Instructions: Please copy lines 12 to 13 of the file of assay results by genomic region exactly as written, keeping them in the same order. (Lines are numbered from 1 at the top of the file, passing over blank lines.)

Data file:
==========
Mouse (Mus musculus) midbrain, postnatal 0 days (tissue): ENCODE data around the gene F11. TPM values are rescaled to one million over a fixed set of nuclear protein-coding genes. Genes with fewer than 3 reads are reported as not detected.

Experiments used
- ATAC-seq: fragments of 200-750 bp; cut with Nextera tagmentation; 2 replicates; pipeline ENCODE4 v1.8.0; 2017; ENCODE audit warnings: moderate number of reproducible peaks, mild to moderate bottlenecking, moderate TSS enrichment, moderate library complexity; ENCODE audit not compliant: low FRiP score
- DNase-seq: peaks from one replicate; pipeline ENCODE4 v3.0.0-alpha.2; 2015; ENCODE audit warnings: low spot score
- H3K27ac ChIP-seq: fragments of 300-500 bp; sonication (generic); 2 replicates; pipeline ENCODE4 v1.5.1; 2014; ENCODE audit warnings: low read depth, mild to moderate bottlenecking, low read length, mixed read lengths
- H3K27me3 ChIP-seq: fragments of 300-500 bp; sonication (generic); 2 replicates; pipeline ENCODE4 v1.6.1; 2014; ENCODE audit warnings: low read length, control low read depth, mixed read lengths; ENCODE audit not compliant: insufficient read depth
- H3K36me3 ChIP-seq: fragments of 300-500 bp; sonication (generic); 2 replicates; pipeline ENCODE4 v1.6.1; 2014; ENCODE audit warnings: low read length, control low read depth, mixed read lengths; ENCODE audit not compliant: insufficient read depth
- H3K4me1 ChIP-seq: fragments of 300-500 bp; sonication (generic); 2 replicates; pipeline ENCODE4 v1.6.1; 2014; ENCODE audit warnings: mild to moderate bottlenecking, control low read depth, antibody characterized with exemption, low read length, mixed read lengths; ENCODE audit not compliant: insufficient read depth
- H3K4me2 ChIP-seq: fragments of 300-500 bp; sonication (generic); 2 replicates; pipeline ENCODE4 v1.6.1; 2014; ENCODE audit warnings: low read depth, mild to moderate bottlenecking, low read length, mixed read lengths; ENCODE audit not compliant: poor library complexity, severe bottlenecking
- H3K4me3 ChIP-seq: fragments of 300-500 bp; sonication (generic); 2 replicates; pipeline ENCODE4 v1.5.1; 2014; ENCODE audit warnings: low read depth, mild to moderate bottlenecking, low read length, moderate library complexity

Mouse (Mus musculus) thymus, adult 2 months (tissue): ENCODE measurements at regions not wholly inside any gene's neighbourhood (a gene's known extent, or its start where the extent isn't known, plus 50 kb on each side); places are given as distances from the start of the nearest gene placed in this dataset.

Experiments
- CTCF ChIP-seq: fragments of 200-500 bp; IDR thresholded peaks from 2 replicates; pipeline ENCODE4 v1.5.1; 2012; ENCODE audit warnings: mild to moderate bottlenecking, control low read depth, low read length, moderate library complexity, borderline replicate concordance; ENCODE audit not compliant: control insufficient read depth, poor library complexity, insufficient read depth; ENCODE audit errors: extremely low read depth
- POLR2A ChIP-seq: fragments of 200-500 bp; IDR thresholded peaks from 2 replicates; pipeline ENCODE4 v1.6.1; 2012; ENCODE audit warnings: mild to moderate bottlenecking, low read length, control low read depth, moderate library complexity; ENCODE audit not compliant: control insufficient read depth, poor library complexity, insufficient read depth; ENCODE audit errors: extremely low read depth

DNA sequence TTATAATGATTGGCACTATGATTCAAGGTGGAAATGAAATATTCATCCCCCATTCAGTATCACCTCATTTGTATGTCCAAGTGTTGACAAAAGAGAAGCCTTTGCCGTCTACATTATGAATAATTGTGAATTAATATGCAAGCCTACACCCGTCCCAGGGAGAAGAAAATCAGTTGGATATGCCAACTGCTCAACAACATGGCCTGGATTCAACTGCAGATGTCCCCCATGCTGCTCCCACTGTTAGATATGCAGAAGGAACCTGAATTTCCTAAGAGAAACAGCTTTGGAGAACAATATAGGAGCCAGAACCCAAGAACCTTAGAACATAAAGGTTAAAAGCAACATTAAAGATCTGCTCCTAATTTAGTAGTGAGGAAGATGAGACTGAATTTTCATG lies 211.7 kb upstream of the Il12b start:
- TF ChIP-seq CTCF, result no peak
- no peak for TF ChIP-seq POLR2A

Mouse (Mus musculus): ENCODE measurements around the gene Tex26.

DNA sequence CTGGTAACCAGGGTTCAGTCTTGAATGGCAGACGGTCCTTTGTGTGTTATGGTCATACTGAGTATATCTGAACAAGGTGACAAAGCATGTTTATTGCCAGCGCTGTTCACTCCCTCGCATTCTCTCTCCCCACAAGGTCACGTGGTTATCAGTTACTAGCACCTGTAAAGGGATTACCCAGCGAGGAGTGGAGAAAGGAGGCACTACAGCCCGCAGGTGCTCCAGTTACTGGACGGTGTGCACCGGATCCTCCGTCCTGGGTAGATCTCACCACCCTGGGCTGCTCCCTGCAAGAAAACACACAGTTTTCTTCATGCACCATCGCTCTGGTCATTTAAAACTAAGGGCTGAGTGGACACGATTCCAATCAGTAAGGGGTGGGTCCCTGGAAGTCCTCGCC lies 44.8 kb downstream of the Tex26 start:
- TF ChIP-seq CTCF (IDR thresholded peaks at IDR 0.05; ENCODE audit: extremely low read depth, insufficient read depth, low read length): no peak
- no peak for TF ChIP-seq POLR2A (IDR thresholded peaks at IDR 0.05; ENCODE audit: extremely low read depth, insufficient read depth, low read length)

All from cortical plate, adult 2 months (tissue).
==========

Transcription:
Experiments
- CTCF ChIP-seq: fragments of 200-500 bp; IDR thresholded peaks from 2 replicates; pipeline ENCODE4 v1.5.1; 2012; ENCODE audit warnings: mild to moderate bottlenecking, control low read depth, low read length, moderate library complexity, borderline replicate concordance; ENCODE audit not compliant: control insufficient read depth, poor library complexity, insufficient read depth; ENCODE audit errors: extremely low read depth